Multiplayer did eventually show up, but would crash back to the desktop whenever I attempted to ensnare a passing journalist by hosting a game and still had one of the modes listed as ‘GameModeGameMode.’ So that may not exactly be the finished article either. If you were hoping for some smooth story co-op on release day, I’d strongly advise waiting until the netcode can be given a broad test by a much more significant number of players.
The class and skill options have expanded considerably since the first game’s initial release. That title launched with just one class (“Van Helsing” basically,) but subsequent DLC added the Thaumaturge (spellcasting) and Arcane Mechanic (handy machine buddies) options. Van Helsing 2 launches with all three available from the start, plus a full range of new abilities for level 30-60 characters.
If you opt to carry over your level 30 Van Helsing character to part two, you’ll start on a “Veteran” run. It’s also possible to put together a custom character of any class at level 30, or use a pre-made one that NeoCore has constructed.
It could be the case that I’m just bad at making efficient characters, but my unstoppable level 30 Van Helsing from the previous game was about as resistant as wet tissue paper when I carried him over to this one. None of my custom efforts fared all that well either, and seemed to have trouble dealing sufficient damage to be viable. I only really got off the ground with a pre-made Thaumaturge, who seemed to have around 100 additional Willpower (which increases spell damage) coming from his superior starting equipment.
Like much of this review code though, damage balance and enemy toughness has been in a state of flux. By the time the game comes out I have no idea if what I experienced in a “normal” difficulty play-through will be the same as the final version.
With some moderate re-speccing (available as an option within about an hour and a half or so) and judicious use of the new Thaumaturge skills, the character I’d settled on eventually became a reliable dealer of destruction. The Entropy Ray ended up being particularly useful, as high damage spells with a healing effect tend to be, but I also got a lot of use out the basic “setting people on fire” skill, Everlasting Fire.
Judicious use of abilities is recommended, because Borgova’s angry inhabitants are not shy about swarming Van Helsing like brain-addled Justin Bieber fans; throwing their grotesque visages towards your hero, like … brain-addled Justin Bieber fans; pummeling, spitting deadly venoms and doing anything else in their power to subdue their target, like … well, perhaps I need a new simile. Let’s just say if you’re a spellcaster, get used to more kiting than a summer’s day park frequented only by specific birds of prey and their kite-loving families.
Vicious attacking is what monsters in aRPGs do, of course, but Van Helsing 2 lacks some tactility when communicating damage being done to your character. The health bar plunges downward and the much-used red screen effect kicks in when you’re near death. But when in a situation of peril, foes tend to be attacking with such speed and tenacity that the red screen goes by in a flash. Half the time you won’t even be able to see Van Helsing under the determined scrum of bodies. It’s by no means impossible to quaff a health potion in time, but there is something slightly lacking in the way attacks can swing from “you’re fine, you’re fine, WAIT THIS IS SUDDENLY VERY DEADL … oh you’re dead.”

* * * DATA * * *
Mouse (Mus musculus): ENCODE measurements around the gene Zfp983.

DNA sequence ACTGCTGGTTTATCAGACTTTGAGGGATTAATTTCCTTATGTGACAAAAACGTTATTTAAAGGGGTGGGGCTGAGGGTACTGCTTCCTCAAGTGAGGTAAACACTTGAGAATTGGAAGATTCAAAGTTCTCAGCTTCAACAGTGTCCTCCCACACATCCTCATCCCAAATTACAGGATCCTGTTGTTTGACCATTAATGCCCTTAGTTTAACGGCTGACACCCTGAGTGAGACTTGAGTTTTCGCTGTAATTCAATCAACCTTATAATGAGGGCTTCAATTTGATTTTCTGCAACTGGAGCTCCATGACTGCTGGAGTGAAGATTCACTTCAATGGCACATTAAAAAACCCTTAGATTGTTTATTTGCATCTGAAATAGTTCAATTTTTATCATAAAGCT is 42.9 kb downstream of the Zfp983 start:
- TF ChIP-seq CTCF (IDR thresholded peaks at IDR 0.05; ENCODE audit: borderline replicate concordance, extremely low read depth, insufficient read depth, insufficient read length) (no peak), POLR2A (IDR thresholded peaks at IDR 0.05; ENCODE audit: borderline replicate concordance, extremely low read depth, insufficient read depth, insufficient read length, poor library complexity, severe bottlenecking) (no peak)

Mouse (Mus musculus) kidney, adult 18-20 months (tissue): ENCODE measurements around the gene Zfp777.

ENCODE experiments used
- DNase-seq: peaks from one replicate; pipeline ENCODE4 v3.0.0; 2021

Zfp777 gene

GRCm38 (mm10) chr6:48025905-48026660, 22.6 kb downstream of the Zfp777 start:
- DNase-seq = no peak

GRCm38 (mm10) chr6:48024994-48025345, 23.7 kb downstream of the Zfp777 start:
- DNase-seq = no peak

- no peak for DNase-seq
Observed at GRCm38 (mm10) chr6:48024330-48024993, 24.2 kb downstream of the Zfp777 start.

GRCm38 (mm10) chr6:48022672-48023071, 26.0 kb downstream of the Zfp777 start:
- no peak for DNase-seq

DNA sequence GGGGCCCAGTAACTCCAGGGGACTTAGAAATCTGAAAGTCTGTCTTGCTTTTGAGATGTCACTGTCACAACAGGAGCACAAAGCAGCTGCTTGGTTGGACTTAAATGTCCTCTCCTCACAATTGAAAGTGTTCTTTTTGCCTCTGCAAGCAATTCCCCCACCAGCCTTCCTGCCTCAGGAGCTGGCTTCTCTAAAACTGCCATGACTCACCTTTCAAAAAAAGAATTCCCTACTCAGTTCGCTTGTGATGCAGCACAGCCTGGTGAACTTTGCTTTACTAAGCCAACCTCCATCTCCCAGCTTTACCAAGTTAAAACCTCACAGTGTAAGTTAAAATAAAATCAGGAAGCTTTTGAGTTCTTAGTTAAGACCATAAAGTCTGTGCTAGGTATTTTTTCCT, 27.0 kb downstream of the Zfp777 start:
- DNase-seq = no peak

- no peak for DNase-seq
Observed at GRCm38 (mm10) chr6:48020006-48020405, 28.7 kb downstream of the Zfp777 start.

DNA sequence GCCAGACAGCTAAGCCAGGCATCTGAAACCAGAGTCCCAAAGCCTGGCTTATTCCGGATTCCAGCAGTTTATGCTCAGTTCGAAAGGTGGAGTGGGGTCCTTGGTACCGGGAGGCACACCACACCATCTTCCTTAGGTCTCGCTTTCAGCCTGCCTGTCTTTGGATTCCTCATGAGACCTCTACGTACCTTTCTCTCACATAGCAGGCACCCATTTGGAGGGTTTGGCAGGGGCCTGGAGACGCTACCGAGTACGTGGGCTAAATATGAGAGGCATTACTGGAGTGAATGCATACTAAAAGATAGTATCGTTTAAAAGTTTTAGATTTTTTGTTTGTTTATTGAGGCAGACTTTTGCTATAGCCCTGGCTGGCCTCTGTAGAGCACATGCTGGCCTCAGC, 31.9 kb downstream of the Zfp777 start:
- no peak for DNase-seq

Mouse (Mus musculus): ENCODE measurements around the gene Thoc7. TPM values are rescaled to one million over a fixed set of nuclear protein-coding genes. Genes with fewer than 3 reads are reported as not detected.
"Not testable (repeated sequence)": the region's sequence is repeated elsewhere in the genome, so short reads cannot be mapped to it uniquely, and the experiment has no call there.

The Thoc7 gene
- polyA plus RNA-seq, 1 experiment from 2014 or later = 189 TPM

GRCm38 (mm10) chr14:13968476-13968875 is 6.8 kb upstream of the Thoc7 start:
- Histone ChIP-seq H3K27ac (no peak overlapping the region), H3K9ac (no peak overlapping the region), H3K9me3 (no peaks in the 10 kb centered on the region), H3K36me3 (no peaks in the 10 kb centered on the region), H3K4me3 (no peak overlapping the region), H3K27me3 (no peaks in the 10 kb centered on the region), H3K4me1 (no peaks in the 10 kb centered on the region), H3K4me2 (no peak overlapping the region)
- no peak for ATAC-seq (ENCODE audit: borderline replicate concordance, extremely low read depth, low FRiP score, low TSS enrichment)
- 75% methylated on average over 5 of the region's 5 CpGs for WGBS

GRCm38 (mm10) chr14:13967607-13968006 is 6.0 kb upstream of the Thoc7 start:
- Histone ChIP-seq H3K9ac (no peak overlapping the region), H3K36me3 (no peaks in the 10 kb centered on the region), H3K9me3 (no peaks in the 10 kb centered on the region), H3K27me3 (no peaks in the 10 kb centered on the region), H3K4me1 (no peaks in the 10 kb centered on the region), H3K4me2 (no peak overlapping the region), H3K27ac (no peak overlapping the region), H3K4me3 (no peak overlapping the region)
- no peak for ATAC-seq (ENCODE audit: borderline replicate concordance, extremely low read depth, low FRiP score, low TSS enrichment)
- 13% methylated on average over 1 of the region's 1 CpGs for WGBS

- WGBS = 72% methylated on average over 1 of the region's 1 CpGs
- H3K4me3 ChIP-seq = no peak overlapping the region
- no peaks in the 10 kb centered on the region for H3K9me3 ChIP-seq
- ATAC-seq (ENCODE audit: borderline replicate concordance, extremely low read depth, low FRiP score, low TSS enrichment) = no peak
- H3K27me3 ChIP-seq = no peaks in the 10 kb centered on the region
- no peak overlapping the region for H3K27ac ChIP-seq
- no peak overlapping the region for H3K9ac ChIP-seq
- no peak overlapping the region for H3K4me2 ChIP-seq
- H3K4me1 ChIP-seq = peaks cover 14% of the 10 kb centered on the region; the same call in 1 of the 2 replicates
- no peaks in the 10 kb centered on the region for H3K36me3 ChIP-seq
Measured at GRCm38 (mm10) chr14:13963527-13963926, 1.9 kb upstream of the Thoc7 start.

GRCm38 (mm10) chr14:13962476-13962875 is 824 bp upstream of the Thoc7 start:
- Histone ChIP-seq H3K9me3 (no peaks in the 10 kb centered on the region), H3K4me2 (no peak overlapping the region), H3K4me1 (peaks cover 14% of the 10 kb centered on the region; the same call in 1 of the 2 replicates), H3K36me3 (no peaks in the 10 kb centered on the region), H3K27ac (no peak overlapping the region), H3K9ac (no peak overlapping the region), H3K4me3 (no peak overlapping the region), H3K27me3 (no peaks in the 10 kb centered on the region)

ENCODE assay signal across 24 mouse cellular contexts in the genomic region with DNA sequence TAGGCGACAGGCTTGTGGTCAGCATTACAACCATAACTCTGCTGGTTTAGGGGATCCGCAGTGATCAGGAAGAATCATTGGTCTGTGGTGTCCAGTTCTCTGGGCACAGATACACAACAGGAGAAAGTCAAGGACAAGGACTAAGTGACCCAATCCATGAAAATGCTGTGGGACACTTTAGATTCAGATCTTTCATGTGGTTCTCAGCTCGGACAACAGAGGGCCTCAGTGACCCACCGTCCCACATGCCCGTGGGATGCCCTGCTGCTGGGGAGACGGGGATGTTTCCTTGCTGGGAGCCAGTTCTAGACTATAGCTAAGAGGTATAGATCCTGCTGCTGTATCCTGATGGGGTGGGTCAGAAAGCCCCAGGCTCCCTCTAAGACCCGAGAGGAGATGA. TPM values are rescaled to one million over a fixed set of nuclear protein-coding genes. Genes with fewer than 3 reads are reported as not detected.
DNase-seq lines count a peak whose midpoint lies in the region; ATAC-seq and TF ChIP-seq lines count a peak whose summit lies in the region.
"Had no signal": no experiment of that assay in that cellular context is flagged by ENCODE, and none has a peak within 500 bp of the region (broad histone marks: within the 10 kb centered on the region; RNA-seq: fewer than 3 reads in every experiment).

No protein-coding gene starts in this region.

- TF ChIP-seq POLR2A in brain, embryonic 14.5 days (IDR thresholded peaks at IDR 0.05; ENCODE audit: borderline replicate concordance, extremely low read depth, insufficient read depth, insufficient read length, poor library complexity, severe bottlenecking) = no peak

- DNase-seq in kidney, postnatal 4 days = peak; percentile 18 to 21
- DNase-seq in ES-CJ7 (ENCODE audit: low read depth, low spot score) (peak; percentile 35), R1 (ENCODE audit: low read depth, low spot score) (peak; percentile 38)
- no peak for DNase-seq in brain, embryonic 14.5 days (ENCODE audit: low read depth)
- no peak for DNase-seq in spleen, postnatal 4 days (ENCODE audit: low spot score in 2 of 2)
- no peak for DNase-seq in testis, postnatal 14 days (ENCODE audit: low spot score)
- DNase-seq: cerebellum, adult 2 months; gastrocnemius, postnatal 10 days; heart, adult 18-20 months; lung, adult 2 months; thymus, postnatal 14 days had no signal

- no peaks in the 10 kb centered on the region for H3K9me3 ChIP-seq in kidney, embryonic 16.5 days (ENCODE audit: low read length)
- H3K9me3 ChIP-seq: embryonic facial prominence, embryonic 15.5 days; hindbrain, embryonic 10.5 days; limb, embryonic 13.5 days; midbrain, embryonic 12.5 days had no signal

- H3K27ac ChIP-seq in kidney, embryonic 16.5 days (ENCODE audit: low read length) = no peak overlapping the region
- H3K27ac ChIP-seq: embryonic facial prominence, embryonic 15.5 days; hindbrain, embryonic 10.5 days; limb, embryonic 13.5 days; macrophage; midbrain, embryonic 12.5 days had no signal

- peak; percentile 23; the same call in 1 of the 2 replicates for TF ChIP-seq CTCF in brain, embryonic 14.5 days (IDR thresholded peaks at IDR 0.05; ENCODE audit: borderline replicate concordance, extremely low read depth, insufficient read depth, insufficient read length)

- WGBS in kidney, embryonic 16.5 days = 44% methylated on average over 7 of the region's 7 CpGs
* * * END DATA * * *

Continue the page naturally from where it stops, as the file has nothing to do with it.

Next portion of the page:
Death (at least on standard difficulties) isn’t a huge set-back, but if you’re playing a hardcore character it’s the end of the line. Again though, this may partially be a review code balance issue.
That’s the problem I keep returning to when trying to structure definitive thoughts on Van Helsing 2. I don’t just suspect that the final release version will be slightly different from the one I played through, I know it will. It’s probably plotting to update itself right now to render some of this review incorrect and make me look silly.
Structurally, it’s a better, more confident game than the original. It has broader scope for character development, greater depth to the loot system (the addition of runes means you now have roughly twenty thousand ways to augment items) and worthwhile new features that tie-in with it’s narrative arc. But just hours before the release of the full title I have no way of knowing what the final balancing will look like, whether or not the various bugs and crashes I ran in to will be cleaned up in time, or even if the last boss is properly implemented yet. The latest, and probably final, pre-release update seems to have corrupted my level 60 save, so it’s a bit hard to check. That’s hardly a position from which to offer unqualified recommendation. Like the first game this one eventually deserves to end up as a minor aRPG hit, but it will need a patch or three before it reaches that potential.